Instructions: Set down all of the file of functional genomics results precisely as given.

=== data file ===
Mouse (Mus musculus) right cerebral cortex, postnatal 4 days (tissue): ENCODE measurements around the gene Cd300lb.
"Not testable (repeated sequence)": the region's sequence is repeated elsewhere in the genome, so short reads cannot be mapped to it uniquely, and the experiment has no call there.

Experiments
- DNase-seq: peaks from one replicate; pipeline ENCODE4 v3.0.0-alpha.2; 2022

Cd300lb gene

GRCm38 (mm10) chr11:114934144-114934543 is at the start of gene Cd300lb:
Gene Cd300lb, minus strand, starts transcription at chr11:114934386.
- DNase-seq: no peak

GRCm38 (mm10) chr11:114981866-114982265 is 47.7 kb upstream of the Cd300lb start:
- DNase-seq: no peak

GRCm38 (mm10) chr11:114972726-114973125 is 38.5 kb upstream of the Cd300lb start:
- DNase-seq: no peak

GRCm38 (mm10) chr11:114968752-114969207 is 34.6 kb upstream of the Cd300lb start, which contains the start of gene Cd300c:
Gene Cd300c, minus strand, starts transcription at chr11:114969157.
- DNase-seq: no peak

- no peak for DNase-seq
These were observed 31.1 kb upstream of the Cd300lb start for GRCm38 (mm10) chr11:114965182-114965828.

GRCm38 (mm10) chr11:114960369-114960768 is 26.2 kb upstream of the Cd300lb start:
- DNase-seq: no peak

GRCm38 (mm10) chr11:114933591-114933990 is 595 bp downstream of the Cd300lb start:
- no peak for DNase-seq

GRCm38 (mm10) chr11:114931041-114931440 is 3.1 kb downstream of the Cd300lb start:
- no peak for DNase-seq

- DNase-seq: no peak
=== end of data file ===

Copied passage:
Mouse (Mus musculus) right cerebral cortex, postnatal 4 days (tissue): ENCODE measurements around the gene Cd300lb.
"Not testable (repeated sequence)": the region's sequence is repeated elsewhere in the genome, so short reads cannot be mapped to it uniquely, and the experiment has no call there.

Experiments
- DNase-seq: peaks from one replicate; pipeline ENCODE4 v3.0.0-alpha.2; 2022

Cd300lb gene

GRCm38 (mm10) chr11:114934144-114934543 is at the start of gene Cd300lb:
Gene Cd300lb, minus strand, starts transcription at chr11:114934386.
- DNase-seq: no peak

GRCm38 (mm10) chr11:114981866-114982265 is 47.7 kb upstream of the Cd300lb start:
- DNase-seq: no peak

GRCm38 (mm10) chr11:114972726-114973125 is 38.5 kb upstream of the Cd300lb start:
- DNase-seq: no peak

GRCm38 (mm10) chr11:114968752-114969207 is 34.6 kb upstream of the Cd300lb start, which contains the start of gene Cd300c:
Gene Cd300c, minus strand, starts transcription at chr11:114969157.
- DNase-seq: no peak

- no peak for DNase-seq
These were observed 31.1 kb upstream of the Cd300lb start for GRCm38 (mm10) chr11:114965182-114965828.

GRCm38 (mm10) chr11:114960369-114960768 is 26.2 kb upstream of the Cd300lb start:
- DNase-seq: no peak

GRCm38 (mm10) chr11:114933591-114933990 is 595 bp downstream of the Cd300lb start:
- no peak for DNase-seq

GRCm38 (mm10) chr11:114931041-114931440 is 3.1 kb downstream of the Cd300lb start:
- no peak for DNase-seq

- DNase-seq: no peak